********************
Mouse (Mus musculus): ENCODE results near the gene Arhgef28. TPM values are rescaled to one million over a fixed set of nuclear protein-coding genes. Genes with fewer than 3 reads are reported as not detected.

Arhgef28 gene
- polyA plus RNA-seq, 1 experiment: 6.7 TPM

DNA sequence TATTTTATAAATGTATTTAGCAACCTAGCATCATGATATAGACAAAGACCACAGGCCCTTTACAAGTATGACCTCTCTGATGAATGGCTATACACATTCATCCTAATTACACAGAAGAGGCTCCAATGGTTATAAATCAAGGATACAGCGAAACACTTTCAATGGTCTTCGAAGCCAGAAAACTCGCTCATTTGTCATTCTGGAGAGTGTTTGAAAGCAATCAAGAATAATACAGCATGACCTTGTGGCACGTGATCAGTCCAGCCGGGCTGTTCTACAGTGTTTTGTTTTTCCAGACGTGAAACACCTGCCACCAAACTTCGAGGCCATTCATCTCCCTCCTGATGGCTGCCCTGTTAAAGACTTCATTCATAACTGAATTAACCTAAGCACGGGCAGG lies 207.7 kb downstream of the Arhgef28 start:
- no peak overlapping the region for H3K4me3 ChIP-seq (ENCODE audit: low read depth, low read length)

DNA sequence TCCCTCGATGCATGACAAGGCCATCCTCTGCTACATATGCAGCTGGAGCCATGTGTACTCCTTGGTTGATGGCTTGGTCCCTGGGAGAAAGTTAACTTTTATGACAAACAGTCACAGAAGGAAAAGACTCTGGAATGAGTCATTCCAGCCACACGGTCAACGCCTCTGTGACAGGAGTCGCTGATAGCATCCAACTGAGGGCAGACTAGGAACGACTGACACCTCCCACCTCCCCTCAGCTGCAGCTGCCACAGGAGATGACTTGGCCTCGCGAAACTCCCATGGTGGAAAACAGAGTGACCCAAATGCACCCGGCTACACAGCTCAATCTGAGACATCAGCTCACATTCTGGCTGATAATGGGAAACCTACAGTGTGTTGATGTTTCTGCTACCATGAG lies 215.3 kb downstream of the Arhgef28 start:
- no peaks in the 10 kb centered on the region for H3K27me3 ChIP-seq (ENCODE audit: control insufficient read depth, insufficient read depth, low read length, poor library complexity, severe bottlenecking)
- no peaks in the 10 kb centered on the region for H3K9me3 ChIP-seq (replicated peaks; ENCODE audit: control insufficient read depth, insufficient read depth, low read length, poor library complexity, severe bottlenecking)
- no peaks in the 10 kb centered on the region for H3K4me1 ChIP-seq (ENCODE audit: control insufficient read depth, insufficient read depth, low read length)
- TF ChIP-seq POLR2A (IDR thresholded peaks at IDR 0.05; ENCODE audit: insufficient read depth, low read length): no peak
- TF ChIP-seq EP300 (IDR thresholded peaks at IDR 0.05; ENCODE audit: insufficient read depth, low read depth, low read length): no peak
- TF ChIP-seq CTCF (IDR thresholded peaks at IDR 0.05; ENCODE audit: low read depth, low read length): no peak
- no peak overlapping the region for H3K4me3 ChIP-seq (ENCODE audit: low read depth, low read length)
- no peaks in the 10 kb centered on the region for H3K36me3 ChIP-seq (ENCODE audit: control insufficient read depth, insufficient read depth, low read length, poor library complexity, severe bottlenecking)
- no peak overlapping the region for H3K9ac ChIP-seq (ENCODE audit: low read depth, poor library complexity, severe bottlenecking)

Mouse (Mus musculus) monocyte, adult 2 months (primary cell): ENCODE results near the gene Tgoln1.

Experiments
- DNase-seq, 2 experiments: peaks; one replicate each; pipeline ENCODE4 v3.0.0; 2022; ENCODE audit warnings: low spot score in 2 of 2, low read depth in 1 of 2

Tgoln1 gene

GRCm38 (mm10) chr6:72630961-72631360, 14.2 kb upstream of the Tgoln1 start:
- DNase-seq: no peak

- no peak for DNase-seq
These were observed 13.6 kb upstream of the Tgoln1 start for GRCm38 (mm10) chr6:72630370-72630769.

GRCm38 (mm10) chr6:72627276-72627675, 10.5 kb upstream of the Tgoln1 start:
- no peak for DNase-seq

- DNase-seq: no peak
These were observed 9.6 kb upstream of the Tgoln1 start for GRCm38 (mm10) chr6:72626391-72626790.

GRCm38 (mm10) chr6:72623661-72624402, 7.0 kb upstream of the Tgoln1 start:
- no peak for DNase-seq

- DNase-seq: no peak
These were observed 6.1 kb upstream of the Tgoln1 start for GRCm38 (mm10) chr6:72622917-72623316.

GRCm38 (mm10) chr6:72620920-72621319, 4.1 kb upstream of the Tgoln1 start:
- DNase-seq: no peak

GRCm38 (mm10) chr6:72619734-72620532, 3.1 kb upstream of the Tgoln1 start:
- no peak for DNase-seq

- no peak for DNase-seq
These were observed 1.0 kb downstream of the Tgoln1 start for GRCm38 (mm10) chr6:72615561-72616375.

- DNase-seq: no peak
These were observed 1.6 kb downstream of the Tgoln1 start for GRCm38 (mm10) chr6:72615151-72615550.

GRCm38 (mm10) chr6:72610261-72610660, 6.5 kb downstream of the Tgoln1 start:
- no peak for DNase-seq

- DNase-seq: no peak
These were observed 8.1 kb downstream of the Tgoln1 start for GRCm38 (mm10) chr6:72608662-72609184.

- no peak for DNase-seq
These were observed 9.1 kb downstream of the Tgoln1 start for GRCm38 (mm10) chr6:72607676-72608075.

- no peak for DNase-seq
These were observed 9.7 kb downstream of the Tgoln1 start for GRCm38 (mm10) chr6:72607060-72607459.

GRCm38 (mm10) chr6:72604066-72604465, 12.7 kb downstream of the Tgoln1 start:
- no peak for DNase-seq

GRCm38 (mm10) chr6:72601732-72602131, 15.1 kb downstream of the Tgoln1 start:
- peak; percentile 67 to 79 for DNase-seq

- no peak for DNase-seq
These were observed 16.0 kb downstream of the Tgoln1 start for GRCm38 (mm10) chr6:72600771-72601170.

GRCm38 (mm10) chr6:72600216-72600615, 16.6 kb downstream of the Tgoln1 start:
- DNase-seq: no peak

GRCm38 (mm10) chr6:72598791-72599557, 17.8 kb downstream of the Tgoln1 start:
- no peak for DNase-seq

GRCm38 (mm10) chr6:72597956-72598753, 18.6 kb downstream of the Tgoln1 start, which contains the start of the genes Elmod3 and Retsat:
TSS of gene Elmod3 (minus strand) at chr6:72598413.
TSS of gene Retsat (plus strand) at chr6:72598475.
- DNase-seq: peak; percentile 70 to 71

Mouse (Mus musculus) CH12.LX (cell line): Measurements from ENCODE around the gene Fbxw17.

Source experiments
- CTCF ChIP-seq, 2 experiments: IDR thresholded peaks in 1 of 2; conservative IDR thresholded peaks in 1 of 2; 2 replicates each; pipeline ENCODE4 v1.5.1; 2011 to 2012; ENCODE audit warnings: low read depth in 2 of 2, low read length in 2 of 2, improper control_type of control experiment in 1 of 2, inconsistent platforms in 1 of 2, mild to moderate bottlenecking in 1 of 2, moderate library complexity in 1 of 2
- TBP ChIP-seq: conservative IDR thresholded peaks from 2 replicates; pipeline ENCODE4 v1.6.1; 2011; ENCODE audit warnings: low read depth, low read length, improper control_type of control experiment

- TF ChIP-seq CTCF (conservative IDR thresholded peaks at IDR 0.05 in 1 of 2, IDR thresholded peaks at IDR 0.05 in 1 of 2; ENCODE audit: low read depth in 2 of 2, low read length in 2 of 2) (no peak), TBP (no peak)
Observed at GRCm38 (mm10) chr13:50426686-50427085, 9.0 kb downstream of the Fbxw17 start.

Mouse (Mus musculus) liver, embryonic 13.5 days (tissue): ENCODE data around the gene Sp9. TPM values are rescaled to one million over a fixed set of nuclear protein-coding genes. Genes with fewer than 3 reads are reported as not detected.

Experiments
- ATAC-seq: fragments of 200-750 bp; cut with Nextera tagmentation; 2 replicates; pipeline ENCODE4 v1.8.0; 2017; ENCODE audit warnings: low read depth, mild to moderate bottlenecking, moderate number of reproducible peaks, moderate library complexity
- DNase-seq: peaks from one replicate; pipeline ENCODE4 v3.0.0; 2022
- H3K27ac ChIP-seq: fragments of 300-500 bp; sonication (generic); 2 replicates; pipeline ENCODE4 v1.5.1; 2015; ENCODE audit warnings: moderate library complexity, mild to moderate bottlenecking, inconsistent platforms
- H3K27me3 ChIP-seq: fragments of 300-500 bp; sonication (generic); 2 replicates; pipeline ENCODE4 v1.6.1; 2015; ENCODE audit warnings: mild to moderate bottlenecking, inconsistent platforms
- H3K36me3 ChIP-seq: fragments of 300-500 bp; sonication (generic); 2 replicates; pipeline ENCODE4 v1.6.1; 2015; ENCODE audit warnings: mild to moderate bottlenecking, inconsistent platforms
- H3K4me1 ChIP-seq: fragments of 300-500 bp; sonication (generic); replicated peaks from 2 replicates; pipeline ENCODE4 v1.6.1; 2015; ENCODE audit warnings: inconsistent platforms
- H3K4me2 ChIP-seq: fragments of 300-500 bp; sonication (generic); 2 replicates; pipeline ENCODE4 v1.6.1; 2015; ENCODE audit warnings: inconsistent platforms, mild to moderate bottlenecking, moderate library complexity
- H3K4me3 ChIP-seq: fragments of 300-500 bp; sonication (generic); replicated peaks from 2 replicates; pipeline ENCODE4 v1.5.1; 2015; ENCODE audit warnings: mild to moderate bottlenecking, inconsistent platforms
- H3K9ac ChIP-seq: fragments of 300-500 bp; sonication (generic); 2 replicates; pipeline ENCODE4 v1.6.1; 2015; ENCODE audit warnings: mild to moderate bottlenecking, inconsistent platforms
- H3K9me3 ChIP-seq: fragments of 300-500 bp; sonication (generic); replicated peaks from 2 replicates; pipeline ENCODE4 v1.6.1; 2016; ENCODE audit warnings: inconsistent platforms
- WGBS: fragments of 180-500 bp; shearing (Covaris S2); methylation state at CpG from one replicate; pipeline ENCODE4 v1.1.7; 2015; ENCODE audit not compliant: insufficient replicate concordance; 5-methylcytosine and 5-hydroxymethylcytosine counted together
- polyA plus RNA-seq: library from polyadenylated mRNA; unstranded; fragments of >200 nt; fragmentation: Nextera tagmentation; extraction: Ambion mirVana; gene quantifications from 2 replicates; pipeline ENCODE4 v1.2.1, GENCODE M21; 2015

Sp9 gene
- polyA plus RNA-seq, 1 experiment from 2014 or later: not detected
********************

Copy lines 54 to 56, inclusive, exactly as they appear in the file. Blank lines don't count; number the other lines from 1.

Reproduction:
GRCm38 (mm10) chr6:72600216-72600615, 16.6 kb downstream of the Tgoln1 start:
- DNase-seq: no peak

GRCm38 (mm10) chr6:72598791-72599557, 17.8 kb downstream of the Tgoln1 start: